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Wednesday, June 24, 2015

Amazon to pay authors by the page

Amazon is to begin paying royalties to writers based on the number of pages read by Kindle users, rather than by the book. This means that if the reader abandons the book quarter way through -- and we have all done that, my own benchmark being 40 pages; if I am not hooked by then, I turn to another book -- the author gets just one quarter royalty.

What makes me curious is how Amazon knows that you have dumped the book before getting even halfway.  Is there a secret little chip in the Kindle that sends info back to the robots of  It's like the "ratings" you hear about with TV programs.  How do the TV people know how many are watching?  There are flaws, such as the obvious one where the TV has been left on with no one in the room (I know a family that turn on the TV just to amuse their cats) and then there are all those rows of TVs in electronic stores, flashing all kinds of programs just so that passing customers can admire the definition. And how do know that the Kindle in question hasn't been lost, or broken down, with what had been an enjoyable book left unfinished.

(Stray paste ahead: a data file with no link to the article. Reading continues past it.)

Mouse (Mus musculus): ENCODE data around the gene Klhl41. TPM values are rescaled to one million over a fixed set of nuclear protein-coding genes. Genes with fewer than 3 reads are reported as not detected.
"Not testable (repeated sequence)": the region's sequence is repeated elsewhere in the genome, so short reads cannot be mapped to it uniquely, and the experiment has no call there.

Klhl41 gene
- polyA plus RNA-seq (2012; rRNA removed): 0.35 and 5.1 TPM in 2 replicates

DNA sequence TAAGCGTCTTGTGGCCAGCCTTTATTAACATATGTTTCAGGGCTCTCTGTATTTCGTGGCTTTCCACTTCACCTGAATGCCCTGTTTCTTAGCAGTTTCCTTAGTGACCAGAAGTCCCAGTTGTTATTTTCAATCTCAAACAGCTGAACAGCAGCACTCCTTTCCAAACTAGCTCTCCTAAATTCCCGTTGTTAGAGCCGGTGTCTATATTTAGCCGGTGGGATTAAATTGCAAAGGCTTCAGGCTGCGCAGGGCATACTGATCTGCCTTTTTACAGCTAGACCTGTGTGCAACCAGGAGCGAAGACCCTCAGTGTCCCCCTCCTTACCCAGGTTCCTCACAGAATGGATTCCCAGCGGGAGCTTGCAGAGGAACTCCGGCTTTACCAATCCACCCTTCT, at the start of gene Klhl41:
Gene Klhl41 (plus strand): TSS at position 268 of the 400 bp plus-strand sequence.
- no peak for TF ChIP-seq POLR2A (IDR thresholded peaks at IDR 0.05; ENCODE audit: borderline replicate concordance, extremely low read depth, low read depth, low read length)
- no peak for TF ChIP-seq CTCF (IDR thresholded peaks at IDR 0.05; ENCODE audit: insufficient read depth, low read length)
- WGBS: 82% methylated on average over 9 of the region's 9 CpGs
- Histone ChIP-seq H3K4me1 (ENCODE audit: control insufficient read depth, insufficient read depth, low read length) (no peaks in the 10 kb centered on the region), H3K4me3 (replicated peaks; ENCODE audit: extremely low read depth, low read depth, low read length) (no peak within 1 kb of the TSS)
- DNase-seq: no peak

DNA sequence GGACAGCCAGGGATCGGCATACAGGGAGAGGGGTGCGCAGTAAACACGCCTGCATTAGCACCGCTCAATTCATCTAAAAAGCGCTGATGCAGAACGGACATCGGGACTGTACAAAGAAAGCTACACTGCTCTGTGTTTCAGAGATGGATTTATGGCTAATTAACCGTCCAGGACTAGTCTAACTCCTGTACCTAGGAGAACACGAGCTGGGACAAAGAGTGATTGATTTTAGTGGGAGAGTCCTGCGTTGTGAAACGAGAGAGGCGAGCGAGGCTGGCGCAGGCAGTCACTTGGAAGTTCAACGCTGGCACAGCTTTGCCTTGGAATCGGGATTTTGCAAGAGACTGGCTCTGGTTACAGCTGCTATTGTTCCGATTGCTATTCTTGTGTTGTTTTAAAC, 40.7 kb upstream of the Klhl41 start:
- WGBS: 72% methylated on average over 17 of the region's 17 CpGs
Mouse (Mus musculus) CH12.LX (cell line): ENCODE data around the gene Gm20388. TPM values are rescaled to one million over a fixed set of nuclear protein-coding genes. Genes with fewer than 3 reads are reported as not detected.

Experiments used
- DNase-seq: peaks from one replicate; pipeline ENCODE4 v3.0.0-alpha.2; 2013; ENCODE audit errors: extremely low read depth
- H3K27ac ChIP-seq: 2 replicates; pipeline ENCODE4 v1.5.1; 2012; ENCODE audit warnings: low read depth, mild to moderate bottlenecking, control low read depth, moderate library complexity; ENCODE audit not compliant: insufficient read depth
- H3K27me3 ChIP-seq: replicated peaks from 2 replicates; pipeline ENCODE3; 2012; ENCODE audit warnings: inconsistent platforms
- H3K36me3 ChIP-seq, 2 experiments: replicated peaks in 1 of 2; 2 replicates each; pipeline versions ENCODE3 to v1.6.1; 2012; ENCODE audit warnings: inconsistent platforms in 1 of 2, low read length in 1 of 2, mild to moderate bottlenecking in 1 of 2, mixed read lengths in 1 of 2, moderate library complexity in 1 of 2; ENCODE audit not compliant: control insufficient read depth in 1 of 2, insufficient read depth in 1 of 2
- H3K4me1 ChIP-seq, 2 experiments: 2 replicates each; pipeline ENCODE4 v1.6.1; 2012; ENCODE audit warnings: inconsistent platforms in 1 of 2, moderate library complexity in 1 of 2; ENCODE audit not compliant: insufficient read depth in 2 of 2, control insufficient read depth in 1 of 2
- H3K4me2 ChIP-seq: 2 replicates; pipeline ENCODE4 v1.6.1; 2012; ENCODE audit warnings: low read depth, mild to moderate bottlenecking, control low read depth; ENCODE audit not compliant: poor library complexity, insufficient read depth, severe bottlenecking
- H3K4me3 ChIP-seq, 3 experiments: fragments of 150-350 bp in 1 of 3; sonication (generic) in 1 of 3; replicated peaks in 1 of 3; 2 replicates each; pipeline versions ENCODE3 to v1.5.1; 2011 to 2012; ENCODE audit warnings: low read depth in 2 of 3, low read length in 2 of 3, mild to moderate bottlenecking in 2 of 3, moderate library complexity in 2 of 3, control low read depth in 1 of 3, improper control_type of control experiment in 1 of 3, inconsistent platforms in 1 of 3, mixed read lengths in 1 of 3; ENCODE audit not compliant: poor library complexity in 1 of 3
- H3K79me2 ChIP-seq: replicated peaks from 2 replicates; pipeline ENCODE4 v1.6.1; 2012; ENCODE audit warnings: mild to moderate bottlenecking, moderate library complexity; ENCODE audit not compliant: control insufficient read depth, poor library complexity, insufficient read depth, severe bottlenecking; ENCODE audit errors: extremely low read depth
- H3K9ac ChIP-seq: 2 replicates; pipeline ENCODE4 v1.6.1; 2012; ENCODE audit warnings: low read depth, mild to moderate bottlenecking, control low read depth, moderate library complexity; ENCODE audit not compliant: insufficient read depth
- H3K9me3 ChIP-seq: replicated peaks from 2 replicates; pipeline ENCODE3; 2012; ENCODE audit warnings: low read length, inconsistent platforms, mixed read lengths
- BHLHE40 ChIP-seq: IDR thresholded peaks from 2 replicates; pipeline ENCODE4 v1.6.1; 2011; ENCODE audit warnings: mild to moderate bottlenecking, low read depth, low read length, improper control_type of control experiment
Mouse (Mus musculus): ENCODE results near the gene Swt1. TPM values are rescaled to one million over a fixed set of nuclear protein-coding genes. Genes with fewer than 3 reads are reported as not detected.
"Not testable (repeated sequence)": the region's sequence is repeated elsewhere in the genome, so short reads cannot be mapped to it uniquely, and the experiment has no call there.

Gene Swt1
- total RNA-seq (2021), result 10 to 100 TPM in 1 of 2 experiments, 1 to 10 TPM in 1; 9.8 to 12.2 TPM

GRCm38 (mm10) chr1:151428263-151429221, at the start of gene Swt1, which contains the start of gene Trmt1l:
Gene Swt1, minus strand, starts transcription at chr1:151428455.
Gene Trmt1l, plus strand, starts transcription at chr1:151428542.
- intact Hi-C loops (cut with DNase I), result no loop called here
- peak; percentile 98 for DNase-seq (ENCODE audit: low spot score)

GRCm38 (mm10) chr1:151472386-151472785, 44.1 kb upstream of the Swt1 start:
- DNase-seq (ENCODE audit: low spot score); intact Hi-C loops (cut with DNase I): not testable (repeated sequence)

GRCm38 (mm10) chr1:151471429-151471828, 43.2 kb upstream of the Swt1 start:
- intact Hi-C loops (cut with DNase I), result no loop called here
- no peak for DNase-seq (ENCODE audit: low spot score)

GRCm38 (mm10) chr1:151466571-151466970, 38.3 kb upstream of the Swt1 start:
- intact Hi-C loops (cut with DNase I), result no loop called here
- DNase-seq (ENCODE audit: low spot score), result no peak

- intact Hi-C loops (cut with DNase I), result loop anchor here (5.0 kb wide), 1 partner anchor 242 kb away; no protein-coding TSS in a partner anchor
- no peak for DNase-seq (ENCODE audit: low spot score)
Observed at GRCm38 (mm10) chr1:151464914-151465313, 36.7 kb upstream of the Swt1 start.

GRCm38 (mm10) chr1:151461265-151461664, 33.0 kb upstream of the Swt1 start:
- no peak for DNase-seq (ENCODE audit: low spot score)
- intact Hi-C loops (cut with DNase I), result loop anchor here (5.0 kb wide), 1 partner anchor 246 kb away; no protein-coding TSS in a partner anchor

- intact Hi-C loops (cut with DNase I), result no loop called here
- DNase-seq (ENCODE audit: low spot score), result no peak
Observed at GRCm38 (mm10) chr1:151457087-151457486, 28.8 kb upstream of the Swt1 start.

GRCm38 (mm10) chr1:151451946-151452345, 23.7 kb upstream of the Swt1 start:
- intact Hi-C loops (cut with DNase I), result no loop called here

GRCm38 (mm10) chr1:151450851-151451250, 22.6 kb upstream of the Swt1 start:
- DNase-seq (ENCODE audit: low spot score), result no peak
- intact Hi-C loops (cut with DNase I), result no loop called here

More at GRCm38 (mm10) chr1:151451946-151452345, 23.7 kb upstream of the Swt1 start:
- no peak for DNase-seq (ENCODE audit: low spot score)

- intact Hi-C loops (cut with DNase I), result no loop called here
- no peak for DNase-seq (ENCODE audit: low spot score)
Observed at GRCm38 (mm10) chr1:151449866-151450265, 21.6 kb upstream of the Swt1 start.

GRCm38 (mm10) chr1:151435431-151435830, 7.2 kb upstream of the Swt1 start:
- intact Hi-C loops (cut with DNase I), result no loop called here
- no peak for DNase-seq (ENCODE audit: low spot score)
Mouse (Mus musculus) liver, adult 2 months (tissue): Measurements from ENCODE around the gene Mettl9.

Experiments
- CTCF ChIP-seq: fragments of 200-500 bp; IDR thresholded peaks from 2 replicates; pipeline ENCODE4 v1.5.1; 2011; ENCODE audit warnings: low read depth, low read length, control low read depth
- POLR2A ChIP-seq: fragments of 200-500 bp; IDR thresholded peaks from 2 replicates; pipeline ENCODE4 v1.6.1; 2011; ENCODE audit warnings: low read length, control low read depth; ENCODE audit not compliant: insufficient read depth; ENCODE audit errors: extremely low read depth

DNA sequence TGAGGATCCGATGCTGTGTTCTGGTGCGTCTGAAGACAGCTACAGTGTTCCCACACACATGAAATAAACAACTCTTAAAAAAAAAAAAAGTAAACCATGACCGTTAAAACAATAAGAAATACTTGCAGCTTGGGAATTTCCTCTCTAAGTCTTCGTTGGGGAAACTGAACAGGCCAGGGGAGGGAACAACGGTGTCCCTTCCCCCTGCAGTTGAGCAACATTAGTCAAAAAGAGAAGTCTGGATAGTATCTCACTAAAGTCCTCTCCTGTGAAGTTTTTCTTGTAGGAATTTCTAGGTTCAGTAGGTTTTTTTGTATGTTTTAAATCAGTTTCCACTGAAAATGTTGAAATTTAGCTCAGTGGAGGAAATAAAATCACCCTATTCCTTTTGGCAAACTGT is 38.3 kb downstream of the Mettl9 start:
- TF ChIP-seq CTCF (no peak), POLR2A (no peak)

However, Amazon claims that it is fairer for people who write long books, but get the same royalties as those who write short ones.  But isn't there a difference in the price of the books?  Long books tend to be a bit more expensive than your average novella.

"We're making this switch in response to great feedback we received from authors who asked us to better align payout with the length of books and how much customers read," the company said.

Well, the word "feedback" equates to the word "poll" which equates to the word "statistics," in my book.  And we all know about lies, damned lies, and statistics.  And does the buyer of the dumped book get three-quarters of the paid money back?

That is the Question.


Dale said...

I don't use a Kindle, but I do record a heck of a lot of films from the Sky channel Rialto, and give them ten minutes of my valuable time before deciding whether to view or delete them.

I'd hate this new book-charging business model to give the masters of pay channel TV any bright ideas!

Shayne Parkinson said...

I think this only applies (so far, at least!) to their Kindle Unlimited subscription service, where they already have a mechanism for determining whether or not the reader got to the 10% point.